Optus has been driving excitement for its 4G network for a while, previewing a demo of an LTE network to media early in 2011. It was only in early September of 2012 that Optus officially opened its LTE network for business, despite months of trials earlier in the year.
The footprint of Optus' 4G network at launch was significantly smaller than Telstra's, only available in Sydney, Perth and Newcastle. Two weeks later, Optus added Melbourne to that list, before later expanding to Brisbane, Adelaide and the Gold Coast.
Since then, the network has continued to expand, with Optus claiming it will reach more than half the population by the end of 2014.
Optus doesn't offer a theoretical minimum or maximum speed from its LTE network, but testing shows it easily as well as Telstra's network, if not better. That could have a lot to do with fewer users being signed up to the LTE network though.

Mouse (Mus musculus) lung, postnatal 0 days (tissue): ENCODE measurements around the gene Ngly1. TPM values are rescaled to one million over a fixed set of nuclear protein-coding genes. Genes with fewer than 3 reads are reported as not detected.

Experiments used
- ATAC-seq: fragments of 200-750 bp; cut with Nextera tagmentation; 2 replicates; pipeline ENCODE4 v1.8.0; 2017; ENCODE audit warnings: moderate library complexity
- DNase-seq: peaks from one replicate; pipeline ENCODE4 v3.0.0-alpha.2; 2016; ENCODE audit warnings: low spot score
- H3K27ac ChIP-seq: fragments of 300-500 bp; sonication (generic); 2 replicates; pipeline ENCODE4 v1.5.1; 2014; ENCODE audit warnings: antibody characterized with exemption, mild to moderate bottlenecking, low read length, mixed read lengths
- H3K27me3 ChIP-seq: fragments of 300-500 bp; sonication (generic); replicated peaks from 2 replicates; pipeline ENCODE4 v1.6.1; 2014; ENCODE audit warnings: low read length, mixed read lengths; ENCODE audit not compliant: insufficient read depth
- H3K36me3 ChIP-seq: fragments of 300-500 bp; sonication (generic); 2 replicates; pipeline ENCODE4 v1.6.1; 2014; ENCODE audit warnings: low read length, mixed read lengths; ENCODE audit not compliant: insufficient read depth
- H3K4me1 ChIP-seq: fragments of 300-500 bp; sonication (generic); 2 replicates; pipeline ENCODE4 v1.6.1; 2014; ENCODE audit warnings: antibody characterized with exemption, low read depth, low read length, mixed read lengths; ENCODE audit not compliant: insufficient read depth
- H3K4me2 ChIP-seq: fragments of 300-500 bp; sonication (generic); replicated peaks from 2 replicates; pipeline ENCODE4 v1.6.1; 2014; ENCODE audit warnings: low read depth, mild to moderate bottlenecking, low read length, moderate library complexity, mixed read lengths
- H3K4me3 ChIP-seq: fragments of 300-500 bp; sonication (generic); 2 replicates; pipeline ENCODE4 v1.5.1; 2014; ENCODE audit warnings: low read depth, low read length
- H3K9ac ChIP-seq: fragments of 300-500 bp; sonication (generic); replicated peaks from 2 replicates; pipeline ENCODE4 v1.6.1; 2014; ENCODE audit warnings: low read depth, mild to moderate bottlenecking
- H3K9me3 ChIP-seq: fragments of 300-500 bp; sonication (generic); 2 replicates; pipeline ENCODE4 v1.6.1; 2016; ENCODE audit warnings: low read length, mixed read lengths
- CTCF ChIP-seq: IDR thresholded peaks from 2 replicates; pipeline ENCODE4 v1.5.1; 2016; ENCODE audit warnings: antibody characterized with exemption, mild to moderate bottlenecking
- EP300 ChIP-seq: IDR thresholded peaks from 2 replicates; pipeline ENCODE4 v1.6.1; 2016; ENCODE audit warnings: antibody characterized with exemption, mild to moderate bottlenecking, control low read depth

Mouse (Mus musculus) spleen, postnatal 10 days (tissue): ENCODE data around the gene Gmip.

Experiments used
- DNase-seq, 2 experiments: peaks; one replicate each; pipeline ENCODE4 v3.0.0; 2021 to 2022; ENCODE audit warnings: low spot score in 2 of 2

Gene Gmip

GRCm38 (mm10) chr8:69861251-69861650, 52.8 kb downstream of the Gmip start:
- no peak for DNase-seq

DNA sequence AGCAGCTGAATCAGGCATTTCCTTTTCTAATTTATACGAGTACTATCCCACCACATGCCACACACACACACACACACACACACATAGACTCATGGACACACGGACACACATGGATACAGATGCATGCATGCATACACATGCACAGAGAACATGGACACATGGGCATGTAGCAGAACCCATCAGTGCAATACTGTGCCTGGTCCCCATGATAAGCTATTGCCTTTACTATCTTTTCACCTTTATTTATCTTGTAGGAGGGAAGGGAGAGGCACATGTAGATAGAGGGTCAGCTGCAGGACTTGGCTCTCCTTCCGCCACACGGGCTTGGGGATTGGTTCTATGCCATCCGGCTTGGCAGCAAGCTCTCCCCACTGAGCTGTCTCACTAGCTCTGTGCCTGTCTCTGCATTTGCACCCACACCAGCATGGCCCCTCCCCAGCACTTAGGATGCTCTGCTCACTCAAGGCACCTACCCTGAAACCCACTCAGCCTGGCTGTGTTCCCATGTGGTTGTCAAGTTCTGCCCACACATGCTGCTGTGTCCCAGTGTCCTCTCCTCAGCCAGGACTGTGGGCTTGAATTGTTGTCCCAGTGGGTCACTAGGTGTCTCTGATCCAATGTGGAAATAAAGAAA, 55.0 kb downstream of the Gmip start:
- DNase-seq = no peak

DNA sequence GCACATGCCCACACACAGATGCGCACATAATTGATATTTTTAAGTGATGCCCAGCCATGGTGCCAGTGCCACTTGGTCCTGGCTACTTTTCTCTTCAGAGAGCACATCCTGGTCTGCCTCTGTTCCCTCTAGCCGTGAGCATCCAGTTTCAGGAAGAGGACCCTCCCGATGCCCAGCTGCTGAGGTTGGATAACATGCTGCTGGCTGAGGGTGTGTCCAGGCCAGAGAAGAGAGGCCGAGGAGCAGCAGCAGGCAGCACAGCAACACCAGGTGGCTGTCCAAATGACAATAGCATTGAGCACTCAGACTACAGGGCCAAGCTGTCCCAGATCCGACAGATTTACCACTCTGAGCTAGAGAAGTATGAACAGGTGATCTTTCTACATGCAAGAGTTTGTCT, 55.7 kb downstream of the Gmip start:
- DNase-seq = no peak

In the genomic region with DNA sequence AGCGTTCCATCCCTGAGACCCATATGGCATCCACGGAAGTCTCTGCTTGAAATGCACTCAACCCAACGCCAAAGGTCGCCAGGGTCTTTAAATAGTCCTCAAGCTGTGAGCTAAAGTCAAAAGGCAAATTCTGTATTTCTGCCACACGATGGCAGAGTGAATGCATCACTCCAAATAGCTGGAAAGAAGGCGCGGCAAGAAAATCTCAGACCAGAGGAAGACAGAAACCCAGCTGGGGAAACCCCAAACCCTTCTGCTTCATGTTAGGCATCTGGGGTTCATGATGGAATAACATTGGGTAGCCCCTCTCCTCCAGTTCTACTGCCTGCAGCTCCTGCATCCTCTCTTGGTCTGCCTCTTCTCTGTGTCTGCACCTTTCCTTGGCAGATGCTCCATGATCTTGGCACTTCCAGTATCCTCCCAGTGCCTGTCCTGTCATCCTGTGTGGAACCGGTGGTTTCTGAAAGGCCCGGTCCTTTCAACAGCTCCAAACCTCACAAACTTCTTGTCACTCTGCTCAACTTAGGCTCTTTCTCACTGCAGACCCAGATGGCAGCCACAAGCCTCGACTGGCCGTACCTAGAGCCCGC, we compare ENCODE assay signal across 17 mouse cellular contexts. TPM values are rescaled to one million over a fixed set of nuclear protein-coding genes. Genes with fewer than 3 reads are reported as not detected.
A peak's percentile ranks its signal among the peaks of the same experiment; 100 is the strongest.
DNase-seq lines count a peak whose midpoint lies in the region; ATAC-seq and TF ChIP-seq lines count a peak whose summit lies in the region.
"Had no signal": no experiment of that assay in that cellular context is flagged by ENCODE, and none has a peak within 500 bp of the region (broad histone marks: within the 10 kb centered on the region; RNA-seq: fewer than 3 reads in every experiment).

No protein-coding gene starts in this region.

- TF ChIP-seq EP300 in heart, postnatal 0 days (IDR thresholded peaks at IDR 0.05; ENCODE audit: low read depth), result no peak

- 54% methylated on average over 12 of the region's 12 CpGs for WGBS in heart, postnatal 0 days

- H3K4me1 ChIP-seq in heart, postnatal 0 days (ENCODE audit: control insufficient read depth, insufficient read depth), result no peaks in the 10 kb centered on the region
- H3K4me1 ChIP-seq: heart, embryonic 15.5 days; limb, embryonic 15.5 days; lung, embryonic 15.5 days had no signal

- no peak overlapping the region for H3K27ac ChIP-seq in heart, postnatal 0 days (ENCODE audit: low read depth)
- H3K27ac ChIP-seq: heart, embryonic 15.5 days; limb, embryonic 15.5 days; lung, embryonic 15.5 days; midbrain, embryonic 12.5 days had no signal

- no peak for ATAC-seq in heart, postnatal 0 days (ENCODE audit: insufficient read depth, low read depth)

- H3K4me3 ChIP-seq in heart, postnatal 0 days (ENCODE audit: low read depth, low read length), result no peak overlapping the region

Using Optus 4G
As the Optus 4G network has expanded, so too has the number of devices available to use it.
Apple's iPhone 5 is Optus LTE compatible, and the network is also offering the 4G-enabled Samsung Galaxy S4.
Other than that, it's just a USB or wireless dongle for connecting your computing devices to the network.
One area that Optus does boast a big advantage over its competitors is in the extra spectrum it acquired as part of Vividwireless. The telco began rolling out a TD-LTE network across Canberra in May, with plans to expand it throughout the country. The new network promises theoretical speeds of over 200Mbps and practical download speeds between 25Mbps and 87Mbps.
The TD-LTE network runs on the 2.3GHz spectrum, while the rest of the network currently runs on the 1800Mhz spectrum, requiring dual-band devices.
Currently, only dual-band modems are available for Optus customers, although the telco has promised dual-band smartphones by the end of the year.